Thiruvananthapuram: Students appearing for entrance examinations and pursuing self-financing courses may have to shell out more thanks to the introduction of the Good and Services Act (GST). Medical and engineering students who have joined self-financing colleges may see their already high fees shoot up, raising serious doubts about the viability of professional education in states such as Kerala.
The government plans to impose the GST for courses beginning next year. The Jawaharlal Nehru University in Delhi has already informed that the entrance tests to the masters, M Phil and doctorate courses will be taxed under the new regime.
Applicants to the Indian Institutes of Technology and Indian Institutes of Science will also have to pay the GST. The Indian School of Business Management in Hyderabad carries a fee of Rs 2.5 lakh plus the GST of Rs 46,000.
The GST may be imposed on Rs 800 application forms for the engineering and medical courses in Kerala from next year.
Top sources in the administration said they were waiting for clarifications on how to implement the new rules in the state. Clarity is nowhere near the picture though.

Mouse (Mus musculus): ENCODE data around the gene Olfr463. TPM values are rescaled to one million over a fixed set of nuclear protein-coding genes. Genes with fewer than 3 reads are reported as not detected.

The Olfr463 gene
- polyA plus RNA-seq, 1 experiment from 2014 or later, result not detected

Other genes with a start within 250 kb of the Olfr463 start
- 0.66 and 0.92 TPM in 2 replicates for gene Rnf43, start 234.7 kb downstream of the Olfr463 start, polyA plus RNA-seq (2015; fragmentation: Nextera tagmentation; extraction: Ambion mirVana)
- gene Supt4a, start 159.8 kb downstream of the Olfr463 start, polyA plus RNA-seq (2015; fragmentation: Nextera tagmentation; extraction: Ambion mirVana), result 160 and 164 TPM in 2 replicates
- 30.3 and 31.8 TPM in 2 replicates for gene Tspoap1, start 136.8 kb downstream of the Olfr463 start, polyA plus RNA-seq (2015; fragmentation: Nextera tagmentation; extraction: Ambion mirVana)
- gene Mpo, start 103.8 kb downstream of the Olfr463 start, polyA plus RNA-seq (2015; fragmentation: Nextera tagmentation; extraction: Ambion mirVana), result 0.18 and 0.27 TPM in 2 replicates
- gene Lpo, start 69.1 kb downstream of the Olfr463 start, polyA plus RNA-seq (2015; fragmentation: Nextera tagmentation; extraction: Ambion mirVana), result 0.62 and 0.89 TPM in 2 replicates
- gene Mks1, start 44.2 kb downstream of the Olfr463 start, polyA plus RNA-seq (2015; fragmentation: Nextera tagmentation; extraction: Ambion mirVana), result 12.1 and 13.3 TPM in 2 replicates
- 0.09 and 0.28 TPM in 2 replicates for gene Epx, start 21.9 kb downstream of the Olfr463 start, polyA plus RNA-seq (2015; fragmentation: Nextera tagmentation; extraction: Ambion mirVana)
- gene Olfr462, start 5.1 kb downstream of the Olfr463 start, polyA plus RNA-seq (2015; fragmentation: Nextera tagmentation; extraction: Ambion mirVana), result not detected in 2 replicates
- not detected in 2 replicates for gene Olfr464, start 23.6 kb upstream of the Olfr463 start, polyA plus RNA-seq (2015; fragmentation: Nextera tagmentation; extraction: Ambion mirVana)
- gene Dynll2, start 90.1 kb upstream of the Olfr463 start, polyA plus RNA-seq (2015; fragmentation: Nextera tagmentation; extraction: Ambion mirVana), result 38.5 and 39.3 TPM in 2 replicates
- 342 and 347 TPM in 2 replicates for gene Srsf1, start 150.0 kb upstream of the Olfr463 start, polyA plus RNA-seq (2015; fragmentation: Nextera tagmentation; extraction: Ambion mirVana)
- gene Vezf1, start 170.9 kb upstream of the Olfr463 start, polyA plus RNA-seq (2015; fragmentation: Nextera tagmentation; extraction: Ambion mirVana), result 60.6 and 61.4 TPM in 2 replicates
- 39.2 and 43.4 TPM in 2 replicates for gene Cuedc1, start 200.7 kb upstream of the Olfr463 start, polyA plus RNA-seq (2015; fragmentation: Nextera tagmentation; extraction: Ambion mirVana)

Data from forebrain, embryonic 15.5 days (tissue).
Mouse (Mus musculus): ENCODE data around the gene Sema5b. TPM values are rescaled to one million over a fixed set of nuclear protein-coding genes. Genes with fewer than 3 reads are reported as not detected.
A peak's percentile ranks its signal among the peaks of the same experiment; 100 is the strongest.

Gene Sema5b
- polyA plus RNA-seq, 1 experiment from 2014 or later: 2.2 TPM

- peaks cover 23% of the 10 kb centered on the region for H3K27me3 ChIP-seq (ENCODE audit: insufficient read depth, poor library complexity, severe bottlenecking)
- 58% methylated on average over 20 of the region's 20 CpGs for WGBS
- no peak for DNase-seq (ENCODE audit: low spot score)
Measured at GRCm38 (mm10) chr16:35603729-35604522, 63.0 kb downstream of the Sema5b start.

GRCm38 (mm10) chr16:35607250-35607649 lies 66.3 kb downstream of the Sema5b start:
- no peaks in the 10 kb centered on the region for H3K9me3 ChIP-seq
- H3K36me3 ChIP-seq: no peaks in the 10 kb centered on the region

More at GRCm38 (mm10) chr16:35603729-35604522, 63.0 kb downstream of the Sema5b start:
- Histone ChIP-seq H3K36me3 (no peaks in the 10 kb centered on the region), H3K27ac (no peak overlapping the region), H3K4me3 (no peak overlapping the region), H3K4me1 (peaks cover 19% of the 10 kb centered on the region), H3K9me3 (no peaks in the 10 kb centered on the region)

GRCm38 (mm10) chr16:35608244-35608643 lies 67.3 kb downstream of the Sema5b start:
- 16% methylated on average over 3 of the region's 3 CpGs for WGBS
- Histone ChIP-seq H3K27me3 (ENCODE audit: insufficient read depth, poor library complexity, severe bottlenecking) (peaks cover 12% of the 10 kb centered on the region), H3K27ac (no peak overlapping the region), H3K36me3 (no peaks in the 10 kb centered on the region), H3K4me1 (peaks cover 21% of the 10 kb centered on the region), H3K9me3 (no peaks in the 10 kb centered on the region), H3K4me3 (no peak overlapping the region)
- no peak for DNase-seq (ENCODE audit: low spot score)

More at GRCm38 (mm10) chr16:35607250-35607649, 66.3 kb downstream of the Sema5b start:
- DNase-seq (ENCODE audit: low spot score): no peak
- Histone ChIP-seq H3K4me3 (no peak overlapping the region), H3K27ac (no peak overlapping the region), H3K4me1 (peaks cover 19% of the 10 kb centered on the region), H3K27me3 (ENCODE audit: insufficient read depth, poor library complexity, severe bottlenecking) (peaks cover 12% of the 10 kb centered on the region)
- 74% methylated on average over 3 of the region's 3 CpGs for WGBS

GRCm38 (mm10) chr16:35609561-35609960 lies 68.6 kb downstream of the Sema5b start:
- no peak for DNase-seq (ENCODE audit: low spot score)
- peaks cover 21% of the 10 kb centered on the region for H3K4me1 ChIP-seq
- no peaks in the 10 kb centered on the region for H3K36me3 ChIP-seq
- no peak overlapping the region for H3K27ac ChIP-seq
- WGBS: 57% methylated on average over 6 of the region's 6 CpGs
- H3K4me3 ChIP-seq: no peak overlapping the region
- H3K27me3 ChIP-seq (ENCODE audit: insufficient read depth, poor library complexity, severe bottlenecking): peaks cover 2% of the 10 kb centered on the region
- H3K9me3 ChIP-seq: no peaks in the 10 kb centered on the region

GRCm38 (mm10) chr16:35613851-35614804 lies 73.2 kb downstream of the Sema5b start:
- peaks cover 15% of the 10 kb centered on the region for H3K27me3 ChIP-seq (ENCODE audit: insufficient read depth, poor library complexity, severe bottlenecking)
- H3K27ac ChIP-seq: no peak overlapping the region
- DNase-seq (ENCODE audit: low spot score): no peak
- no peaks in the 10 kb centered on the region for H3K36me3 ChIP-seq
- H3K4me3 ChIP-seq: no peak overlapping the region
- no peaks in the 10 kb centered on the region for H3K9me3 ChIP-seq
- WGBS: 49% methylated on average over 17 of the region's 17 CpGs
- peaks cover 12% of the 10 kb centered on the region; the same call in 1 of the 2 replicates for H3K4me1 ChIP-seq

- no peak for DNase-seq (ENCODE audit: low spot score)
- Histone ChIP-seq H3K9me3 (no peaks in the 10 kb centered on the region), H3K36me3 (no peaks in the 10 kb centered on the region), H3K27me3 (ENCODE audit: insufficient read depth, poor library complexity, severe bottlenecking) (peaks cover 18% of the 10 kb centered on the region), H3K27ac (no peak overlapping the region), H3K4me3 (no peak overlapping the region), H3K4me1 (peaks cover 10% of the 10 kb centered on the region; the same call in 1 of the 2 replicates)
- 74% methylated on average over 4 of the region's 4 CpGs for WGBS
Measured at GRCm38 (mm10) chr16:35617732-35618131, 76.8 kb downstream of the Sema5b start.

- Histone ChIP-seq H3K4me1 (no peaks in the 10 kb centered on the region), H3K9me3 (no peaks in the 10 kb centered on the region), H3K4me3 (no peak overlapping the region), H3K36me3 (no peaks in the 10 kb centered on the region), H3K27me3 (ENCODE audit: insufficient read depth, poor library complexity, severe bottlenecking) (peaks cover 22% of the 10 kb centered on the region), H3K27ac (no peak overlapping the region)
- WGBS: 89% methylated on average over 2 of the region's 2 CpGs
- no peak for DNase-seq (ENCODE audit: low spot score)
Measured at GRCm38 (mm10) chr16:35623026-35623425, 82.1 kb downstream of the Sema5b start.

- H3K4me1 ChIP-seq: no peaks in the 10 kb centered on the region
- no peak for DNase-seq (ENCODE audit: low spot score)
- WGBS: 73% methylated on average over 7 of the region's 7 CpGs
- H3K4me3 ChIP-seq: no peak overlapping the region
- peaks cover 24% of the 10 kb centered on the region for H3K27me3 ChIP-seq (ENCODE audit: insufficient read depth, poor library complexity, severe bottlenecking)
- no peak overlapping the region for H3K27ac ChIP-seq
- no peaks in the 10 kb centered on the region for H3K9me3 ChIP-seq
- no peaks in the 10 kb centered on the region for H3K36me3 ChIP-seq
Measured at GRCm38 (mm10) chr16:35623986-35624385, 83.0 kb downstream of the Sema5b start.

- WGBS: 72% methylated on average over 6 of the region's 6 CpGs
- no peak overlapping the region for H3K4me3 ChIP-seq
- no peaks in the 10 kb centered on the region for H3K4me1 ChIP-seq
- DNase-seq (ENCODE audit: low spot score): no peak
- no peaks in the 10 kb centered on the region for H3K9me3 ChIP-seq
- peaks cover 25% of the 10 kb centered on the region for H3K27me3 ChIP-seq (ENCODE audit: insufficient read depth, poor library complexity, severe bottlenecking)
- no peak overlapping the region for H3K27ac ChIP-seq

Applications have been invited for the Common Entrance Test to the Indian Institutes of Management but there is no mention of the GST. Details of the tax regime change and its applications on the education sector may be more clear as and when applications are invited to the national level entrance exams.
Economists are divided on the introduction of the GST in the higher education sector. A section of experts points out that the GST has been exempted only up to the higher secondary and the GST Council can impose 18 percent tax on college and university studies.
Yet another group argues that the education sector has been totally exempted from the GST, except hostel fee, mess fee and canteen services. In any case, the GST may be applicable to coaching services.